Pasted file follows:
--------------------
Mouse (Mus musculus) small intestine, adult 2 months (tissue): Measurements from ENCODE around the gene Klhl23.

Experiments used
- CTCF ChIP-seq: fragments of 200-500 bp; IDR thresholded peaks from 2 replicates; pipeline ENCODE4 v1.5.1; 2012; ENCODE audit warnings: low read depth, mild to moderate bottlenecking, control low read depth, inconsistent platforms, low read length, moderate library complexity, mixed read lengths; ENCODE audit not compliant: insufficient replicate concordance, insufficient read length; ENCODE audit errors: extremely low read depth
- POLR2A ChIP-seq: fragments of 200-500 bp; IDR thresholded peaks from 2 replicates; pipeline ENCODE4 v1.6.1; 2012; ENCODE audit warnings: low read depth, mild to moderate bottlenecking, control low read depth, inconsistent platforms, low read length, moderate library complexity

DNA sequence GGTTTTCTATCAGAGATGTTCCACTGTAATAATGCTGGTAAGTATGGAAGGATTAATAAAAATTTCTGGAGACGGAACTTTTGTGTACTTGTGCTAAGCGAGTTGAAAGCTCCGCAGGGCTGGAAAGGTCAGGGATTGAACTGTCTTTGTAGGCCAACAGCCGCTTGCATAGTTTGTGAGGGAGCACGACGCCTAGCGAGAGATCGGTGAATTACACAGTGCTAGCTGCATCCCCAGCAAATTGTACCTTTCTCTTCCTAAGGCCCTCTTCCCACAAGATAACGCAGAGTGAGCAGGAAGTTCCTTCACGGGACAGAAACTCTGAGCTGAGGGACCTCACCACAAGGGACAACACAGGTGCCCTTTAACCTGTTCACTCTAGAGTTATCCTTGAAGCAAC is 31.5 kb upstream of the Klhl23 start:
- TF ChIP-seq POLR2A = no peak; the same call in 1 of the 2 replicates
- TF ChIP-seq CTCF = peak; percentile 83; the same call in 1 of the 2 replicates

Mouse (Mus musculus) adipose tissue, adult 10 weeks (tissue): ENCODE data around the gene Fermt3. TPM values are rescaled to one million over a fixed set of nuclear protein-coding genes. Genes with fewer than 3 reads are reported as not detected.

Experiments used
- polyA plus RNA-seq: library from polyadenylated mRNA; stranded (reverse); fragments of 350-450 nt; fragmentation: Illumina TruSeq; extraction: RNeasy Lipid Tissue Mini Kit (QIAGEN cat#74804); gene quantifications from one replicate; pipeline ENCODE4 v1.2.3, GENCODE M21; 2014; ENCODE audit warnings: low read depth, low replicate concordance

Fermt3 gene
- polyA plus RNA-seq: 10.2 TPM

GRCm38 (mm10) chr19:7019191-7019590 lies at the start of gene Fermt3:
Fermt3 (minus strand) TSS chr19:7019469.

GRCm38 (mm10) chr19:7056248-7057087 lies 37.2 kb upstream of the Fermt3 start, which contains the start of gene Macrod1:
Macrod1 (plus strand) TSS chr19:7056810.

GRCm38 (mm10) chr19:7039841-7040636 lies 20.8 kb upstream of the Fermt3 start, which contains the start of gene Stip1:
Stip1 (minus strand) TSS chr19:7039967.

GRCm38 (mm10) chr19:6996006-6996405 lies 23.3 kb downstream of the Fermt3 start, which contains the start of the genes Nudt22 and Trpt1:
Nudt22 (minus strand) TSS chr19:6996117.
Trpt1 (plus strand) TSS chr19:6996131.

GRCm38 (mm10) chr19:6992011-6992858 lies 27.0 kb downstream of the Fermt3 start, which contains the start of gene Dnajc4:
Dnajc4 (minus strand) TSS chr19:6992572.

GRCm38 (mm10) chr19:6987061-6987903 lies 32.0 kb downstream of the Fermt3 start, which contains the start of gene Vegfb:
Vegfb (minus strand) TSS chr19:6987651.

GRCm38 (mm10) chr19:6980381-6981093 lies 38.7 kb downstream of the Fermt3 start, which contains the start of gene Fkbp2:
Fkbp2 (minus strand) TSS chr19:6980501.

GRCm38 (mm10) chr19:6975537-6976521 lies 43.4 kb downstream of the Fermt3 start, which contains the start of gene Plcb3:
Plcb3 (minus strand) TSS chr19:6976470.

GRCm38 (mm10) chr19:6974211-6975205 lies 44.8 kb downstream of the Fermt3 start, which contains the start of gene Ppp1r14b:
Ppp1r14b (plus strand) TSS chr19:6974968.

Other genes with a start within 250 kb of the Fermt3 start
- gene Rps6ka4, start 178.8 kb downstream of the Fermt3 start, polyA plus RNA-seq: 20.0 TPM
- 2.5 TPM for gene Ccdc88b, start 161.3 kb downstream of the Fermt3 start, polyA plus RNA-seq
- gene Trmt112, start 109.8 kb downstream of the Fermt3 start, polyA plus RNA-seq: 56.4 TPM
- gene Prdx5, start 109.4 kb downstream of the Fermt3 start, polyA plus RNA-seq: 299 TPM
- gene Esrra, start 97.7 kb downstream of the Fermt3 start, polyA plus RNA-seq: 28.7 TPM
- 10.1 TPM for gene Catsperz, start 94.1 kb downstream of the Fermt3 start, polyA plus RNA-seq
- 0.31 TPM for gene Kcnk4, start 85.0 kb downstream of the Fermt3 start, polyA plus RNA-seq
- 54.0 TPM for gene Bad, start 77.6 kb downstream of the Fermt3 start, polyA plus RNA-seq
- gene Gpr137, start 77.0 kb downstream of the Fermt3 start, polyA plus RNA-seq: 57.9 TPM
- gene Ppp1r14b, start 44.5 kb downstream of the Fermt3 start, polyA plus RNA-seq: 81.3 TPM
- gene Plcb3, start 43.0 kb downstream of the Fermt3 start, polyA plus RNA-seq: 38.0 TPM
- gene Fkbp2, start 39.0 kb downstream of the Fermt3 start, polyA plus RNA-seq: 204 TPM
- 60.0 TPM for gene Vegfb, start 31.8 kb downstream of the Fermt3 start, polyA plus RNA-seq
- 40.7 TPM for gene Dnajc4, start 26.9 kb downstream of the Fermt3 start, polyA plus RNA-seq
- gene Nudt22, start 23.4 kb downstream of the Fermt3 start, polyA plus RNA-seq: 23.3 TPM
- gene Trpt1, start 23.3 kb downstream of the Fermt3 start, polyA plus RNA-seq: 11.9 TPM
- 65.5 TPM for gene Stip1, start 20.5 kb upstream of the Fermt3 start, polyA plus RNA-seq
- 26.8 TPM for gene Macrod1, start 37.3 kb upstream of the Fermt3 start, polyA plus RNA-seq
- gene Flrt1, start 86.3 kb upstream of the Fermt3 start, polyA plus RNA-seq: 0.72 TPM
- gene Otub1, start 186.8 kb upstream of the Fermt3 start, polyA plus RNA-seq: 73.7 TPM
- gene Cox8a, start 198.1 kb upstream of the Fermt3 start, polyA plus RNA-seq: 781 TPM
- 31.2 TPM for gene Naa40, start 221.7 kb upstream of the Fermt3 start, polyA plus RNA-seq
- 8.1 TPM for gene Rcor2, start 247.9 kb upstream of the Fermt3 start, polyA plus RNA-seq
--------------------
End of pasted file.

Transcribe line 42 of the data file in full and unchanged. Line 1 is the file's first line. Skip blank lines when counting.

- gene Ppp1r14b, start 44.5 kb downstream of the Fermt3 start, polyA plus RNA-seq: 81.3 TPM